You can see the extension enumeration values in the following screenshots:

  

WHSWorkExecuteDisplay class

The core logic will exist within a new class you will create, which will be derived from the WhsWorkExecuteDisplay base class.  This class is largely defined the same way as the WMDP-based example, however there is now a much easier way to introduce the mapping between the Execute Mode defined in the Menu Item and the actual class which performs the workflow logic – we can use attributes to map the two together.  This also alleviates the need to overlay the base WHSWorkExecuteDisplay class to add support for new derived classes (as the previous WHSWorkExecuteDisplay “factory method” construct forced us to do).

The new class will be defined like this:

[WHSWorkExecuteMode(WHSWorkExecuteMode::WeighContainer)]
class conWhsWorkExecuteDisplayContainerWeight extends WhsWorkExecuteDisplay
{
}

Note that all the new classes I am adding in this example will be prefixed with the “con” prefix (for Contoso).  Since there is still no namespace support it is expected partner code will still leverage this naming scheme to minimize naming conflicts moving forward.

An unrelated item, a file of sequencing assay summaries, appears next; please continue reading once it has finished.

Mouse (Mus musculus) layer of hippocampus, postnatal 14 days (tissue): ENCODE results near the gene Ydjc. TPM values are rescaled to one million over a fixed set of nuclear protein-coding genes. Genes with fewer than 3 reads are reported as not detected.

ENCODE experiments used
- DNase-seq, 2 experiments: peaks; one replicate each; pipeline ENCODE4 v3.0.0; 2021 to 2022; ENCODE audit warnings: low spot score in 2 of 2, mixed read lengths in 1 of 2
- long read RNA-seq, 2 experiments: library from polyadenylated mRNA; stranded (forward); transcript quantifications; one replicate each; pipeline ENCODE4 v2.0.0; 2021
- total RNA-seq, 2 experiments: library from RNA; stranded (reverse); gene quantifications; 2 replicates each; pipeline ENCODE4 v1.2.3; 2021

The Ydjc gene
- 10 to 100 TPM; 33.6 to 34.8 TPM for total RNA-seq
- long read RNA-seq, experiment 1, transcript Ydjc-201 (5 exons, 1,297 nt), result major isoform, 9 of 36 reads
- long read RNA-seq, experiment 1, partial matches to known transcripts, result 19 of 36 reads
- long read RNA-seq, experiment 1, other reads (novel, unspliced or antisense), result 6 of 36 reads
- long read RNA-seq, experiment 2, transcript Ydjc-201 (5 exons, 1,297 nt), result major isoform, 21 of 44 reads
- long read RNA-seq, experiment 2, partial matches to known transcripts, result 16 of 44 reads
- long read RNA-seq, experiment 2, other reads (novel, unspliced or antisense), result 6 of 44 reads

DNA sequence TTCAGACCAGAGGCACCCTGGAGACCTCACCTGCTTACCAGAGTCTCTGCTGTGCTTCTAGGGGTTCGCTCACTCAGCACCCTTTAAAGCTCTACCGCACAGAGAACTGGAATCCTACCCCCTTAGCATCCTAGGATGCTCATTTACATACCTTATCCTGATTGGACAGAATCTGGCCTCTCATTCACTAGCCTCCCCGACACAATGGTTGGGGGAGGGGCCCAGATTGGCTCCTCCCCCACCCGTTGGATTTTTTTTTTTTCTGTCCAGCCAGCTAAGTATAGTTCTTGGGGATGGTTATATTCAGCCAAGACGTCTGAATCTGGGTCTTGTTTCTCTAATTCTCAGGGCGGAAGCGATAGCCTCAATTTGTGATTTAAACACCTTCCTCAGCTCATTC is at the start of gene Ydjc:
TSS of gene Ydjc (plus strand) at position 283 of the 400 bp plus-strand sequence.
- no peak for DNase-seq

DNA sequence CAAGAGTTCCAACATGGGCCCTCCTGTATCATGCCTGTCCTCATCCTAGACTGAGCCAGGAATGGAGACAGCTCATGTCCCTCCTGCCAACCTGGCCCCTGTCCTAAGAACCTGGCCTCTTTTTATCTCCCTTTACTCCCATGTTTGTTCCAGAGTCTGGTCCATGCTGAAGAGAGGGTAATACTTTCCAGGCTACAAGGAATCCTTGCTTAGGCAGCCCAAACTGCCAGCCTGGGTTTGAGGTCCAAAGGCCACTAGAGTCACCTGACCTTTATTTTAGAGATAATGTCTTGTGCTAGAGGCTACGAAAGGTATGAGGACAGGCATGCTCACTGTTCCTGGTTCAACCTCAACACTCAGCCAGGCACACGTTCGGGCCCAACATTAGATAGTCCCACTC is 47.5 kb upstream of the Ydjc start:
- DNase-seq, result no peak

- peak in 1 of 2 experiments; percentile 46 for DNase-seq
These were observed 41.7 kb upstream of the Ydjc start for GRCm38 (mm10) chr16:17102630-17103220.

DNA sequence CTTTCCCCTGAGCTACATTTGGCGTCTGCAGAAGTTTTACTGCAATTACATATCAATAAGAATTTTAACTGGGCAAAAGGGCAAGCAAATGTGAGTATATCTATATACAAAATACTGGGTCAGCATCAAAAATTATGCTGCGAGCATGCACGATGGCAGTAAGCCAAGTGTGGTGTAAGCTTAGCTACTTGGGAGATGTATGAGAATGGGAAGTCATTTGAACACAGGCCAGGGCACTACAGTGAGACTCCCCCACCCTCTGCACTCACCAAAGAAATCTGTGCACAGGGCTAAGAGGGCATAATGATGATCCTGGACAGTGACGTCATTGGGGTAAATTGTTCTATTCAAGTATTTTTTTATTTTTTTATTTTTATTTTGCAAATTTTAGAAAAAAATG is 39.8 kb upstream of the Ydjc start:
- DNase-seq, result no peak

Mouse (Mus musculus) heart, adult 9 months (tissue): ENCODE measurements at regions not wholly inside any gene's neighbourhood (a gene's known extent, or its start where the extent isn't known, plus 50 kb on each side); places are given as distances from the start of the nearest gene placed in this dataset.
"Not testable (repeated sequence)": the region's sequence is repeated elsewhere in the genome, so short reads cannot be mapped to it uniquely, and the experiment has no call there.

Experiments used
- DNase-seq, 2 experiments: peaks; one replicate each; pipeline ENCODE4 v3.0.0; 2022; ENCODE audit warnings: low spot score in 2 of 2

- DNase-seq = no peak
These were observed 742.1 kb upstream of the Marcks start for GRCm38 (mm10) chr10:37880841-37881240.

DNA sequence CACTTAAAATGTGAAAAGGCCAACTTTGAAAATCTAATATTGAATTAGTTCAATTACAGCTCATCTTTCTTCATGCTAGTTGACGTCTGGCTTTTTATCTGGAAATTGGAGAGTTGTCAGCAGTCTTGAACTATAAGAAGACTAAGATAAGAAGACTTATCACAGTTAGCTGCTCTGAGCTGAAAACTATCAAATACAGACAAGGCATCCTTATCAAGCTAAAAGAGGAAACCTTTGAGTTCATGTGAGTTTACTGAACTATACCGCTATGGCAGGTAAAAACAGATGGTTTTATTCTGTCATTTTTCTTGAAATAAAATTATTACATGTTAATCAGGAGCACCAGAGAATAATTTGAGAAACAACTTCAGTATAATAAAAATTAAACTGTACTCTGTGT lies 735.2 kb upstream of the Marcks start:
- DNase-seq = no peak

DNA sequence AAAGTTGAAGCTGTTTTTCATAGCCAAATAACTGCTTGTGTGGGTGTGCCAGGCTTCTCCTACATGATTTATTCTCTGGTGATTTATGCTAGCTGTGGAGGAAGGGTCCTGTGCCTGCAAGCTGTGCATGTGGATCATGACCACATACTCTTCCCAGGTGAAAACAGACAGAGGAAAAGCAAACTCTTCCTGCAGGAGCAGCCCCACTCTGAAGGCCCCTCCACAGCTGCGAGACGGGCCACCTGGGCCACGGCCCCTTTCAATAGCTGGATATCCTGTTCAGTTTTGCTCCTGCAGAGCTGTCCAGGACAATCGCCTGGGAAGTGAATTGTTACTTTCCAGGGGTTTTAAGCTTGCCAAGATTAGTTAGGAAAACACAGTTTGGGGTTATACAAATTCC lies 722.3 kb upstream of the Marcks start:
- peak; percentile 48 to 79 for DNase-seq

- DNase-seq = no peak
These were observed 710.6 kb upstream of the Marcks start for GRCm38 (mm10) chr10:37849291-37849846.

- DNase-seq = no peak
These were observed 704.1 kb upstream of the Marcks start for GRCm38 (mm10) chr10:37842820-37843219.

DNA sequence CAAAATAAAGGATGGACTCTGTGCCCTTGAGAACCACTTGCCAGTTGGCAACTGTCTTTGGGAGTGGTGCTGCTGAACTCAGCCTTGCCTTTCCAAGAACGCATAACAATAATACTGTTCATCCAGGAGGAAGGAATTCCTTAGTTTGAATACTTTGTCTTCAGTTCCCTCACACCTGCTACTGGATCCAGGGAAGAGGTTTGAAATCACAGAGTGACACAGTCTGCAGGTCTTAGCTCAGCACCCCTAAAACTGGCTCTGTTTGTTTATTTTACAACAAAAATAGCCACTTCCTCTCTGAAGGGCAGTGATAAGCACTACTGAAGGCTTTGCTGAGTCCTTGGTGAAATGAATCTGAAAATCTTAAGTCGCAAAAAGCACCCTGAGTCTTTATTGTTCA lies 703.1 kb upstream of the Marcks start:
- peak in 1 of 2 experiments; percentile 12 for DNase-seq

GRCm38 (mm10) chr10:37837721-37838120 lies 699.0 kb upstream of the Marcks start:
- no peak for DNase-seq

The displayForm method is required – and acts as the primary entry point to the state machine based workflow.  This is completely unchanged from the previous example:

[WHSWorkExecuteMode(WHSWorkExecuteMode::WeighContainer)]
class conWhsWorkExecuteDisplayContainerWeight extends WhsWorkExecuteDisplay
{
    container displayForm(container _con, str _buttonClicked = '')
    {
        container    ret = connull();
        container    con = _con;

        pass = WHSRFPassthrough::create(conPeek(_con, #PassthroughInfo));

        if (this.hasError(_con))
        {
            con = conDel(con, #ControlsStart, 1);
        }

        switch (step)
        {
            case conWeighContainerStep::ScanContainerId:
                ret = this.getContainerStep(ret);
                break;

            case conWeighContainerStep::EnterWeight:
                ret = this.getWeightStep(ret, con);
                break;
       
            case conWeighContainerStep::ProcessWeight:
                ret = this.processWeightStep(ret, con);
                break;

            default:
                break;
        }

        ret = this.updateModeStepPass(ret, WHSWorkExecuteMode::WeighContainer, step, pass);

        return ret;
    }
}

A detailed analysis of this code can be found in the previous blog post – we will skip forward to the definition of the getContainerStep method, which is where the first screen is defined.  The two methods used to define the first screen are below:

private container getContainerStep(container _ret)